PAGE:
POLICE moved 50 people, including babies, displaced in a xenophobic attack at Burnwood informal settlement in Durban to Sherwood Hall. Leon Lestrade African News Agency (ANA)

Don’t be Surprised by the Latest Outbreak of Xenophobic Violence in South Africa

Rioters destroyed several migrant-owned businesses in the South African port city of Durban last weekend and drove some of them from their homes in an outbreak of xenophobic violence that many feared might portend a return to the infamous events of 2008. President Ramaphosa railed against the rioters and demanded that they be brought to justice, pointing out how their heinous acts endanger the development of all of Africa and are absolutely unacceptable in his “rainbow nation”. For those in the country and the broader Southern African region, what happened wasn’t necessarily anything new but was just the latest manifestation of long-simmering tensions that finally bubbled over into the public sphere once again.

South Africa is one of the continent’s best-performing economies and a favored destination of migrants from all over Africa who are drawn to its comparatively stable currency and many job opportunities, though the latter sometimes come at what some locals regard as their expense. Furthermore, there are already preexisting tribal issues within South African society as it is, so adding the large-scale influx of migrants to this already tenuous mix was bound to cause problems sooner than later, though explaining these dangerous dynamics by no means excuses them. All of this is just to help the non-African audience better understand why this is happening since many folks might have been surprised by these developments.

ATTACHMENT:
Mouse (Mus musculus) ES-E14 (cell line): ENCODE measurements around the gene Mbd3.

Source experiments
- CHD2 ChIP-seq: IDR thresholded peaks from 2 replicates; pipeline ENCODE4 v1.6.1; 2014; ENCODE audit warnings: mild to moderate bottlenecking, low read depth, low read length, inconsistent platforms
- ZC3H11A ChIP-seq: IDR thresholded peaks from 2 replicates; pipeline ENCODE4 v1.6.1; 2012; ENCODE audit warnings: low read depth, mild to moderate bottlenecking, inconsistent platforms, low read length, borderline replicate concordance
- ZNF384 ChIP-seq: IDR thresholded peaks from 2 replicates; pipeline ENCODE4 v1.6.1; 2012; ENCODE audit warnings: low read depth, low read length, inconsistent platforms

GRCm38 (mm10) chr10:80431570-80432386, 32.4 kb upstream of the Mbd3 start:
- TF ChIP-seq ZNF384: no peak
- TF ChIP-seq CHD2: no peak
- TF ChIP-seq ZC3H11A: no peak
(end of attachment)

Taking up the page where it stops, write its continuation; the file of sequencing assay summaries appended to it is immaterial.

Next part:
At the risk of provoking a “politically incorrect” controversy, many non-Africans who only have a casual interest in following African events might either be deluded by ignorance or racist misperceptions into wrongly assuming that “all Africans are the same” and overlooking the continent’s rich diversity. The reality is that Africa is home to many different people who sometimes look very different, speak different languages, practice different cultures, and follow different religions, with many of this unfortunately being lost on many non-AfricanS who can’t look beyond the fact that most of Africa’s people are of a darker-skinned complexion. Accepting Africa’s rich diversity, it’s easier to understand how xenophobic violence could suddenly explode in South Africa.

Featured image: POLICE moved 50 people, including babies, displaced in a xenophobic attack at Burnwood informal settlement in Durban to Sherwood Hall. Leon Lestrade African News Agency (ANA)


By Andrew Korybko
Source: Global Research

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